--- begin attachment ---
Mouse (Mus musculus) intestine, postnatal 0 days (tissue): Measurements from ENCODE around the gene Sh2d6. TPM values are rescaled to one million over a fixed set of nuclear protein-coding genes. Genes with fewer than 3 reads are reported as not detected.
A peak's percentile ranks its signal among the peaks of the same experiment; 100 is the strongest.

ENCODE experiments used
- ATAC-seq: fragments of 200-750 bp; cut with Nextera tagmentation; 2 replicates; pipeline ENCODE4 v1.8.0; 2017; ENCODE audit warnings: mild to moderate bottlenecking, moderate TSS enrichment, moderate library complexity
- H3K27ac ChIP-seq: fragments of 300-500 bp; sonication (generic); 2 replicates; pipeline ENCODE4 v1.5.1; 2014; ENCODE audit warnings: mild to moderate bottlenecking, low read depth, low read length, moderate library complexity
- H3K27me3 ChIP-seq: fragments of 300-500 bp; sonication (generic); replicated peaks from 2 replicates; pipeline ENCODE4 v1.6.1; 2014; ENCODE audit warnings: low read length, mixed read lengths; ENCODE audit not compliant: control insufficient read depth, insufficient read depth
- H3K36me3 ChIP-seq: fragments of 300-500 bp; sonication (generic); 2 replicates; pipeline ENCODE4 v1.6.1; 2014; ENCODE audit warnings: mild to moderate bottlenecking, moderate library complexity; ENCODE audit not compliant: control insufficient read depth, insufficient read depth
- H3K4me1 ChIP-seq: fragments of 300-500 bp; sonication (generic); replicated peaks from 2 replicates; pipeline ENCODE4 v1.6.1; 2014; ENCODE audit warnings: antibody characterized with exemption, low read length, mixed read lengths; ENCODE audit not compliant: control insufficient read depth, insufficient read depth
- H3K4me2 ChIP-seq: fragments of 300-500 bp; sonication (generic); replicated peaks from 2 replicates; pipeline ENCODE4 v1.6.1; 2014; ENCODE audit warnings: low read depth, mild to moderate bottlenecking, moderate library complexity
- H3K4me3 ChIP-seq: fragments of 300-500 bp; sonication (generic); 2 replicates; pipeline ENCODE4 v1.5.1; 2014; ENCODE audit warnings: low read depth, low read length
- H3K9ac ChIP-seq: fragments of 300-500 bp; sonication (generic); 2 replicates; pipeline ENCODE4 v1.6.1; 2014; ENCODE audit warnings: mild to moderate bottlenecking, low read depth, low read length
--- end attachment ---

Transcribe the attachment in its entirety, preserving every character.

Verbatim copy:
Mouse (Mus musculus) intestine, postnatal 0 days (tissue): Measurements from ENCODE around the gene Sh2d6. TPM values are rescaled to one million over a fixed set of nuclear protein-coding genes. Genes with fewer than 3 reads are reported as not detected.
A peak's percentile ranks its signal among the peaks of the same experiment; 100 is the strongest.

ENCODE experiments used
- ATAC-seq: fragments of 200-750 bp; cut with Nextera tagmentation; 2 replicates; pipeline ENCODE4 v1.8.0; 2017; ENCODE audit warnings: mild to moderate bottlenecking, moderate TSS enrichment, moderate library complexity
- H3K27ac ChIP-seq: fragments of 300-500 bp; sonication (generic); 2 replicates; pipeline ENCODE4 v1.5.1; 2014; ENCODE audit warnings: mild to moderate bottlenecking, low read depth, low read length, moderate library complexity
- H3K27me3 ChIP-seq: fragments of 300-500 bp; sonication (generic); replicated peaks from 2 replicates; pipeline ENCODE4 v1.6.1; 2014; ENCODE audit warnings: low read length, mixed read lengths; ENCODE audit not compliant: control insufficient read depth, insufficient read depth
- H3K36me3 ChIP-seq: fragments of 300-500 bp; sonication (generic); 2 replicates; pipeline ENCODE4 v1.6.1; 2014; ENCODE audit warnings: mild to moderate bottlenecking, moderate library complexity; ENCODE audit not compliant: control insufficient read depth, insufficient read depth
- H3K4me1 ChIP-seq: fragments of 300-500 bp; sonication (generic); replicated peaks from 2 replicates; pipeline ENCODE4 v1.6.1; 2014; ENCODE audit warnings: antibody characterized with exemption, low read length, mixed read lengths; ENCODE audit not compliant: control insufficient read depth, insufficient read depth
- H3K4me2 ChIP-seq: fragments of 300-500 bp; sonication (generic); replicated peaks from 2 replicates; pipeline ENCODE4 v1.6.1; 2014; ENCODE audit warnings: low read depth, mild to moderate bottlenecking, moderate library complexity
- H3K4me3 ChIP-seq: fragments of 300-500 bp; sonication (generic); 2 replicates; pipeline ENCODE4 v1.5.1; 2014; ENCODE audit warnings: low read depth, low read length
- H3K9ac ChIP-seq: fragments of 300-500 bp; sonication (generic); 2 replicates; pipeline ENCODE4 v1.6.1; 2014; ENCODE audit warnings: mild to moderate bottlenecking, low read depth, low read length